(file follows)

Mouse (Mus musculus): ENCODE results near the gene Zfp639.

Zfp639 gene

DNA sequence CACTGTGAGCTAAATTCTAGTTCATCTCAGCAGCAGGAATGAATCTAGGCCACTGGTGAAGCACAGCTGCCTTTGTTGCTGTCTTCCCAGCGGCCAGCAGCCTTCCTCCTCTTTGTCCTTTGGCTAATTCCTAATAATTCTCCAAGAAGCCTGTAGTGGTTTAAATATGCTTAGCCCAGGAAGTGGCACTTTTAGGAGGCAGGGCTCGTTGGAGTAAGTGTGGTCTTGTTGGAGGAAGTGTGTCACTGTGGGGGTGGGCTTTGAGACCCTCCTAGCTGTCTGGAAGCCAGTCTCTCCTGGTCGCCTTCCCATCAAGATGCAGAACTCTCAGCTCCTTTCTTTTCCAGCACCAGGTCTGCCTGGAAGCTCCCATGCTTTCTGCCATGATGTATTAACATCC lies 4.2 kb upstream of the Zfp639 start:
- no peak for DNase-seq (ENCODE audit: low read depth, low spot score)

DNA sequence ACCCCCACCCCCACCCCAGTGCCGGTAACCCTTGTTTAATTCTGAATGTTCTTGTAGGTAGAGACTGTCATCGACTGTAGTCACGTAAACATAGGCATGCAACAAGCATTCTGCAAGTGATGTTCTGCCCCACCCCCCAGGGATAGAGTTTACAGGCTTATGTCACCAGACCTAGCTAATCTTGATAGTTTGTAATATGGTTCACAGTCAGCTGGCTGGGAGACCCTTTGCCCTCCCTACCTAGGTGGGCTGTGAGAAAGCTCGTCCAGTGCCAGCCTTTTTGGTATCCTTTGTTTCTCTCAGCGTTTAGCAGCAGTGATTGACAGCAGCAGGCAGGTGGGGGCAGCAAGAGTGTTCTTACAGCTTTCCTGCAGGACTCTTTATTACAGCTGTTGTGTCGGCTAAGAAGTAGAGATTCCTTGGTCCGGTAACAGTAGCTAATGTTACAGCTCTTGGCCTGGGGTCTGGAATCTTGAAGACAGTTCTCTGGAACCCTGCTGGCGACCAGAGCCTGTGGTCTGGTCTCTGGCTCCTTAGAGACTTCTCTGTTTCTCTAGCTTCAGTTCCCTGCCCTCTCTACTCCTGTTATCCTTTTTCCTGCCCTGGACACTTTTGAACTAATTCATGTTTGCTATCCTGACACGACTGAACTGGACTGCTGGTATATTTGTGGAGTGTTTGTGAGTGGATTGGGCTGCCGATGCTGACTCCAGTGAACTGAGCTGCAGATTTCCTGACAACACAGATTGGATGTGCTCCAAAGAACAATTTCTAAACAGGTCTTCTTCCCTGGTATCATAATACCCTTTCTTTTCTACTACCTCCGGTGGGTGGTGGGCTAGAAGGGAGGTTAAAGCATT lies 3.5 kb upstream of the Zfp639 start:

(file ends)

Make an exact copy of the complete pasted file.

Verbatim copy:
Mouse (Mus musculus): ENCODE results near the gene Zfp639.

Zfp639 gene

DNA sequence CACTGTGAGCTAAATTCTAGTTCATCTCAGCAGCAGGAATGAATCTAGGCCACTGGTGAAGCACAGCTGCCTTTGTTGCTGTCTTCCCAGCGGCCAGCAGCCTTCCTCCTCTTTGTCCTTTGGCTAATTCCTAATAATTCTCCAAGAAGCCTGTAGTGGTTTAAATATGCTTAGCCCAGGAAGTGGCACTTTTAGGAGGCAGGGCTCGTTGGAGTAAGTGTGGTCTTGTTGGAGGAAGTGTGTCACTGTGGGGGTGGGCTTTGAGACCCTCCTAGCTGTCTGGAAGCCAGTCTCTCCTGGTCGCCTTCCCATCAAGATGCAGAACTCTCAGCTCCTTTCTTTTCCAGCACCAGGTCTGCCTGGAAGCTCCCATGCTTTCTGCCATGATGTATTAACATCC lies 4.2 kb upstream of the Zfp639 start:
- no peak for DNase-seq (ENCODE audit: low read depth, low spot score)

DNA sequence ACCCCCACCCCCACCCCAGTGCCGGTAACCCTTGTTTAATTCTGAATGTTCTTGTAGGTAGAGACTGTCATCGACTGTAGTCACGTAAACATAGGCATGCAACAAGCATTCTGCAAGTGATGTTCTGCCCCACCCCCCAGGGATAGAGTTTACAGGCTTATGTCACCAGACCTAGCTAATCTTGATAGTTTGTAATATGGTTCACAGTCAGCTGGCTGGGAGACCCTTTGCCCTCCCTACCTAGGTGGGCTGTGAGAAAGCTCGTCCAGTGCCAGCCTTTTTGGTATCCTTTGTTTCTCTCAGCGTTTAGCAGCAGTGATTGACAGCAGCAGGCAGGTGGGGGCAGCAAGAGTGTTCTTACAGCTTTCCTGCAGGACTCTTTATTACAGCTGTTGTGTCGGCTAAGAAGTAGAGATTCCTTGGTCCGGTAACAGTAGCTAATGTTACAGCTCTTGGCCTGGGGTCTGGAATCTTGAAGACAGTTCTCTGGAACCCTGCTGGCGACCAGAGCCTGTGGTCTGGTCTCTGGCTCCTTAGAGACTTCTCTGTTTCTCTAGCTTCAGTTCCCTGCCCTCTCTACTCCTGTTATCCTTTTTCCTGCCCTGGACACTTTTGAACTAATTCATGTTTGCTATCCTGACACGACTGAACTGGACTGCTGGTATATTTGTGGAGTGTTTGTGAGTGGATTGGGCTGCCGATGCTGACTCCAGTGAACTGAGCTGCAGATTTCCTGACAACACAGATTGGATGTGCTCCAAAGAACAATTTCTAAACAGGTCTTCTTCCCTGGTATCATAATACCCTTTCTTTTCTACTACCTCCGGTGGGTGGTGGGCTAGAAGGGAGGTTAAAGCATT lies 3.5 kb upstream of the Zfp639 start: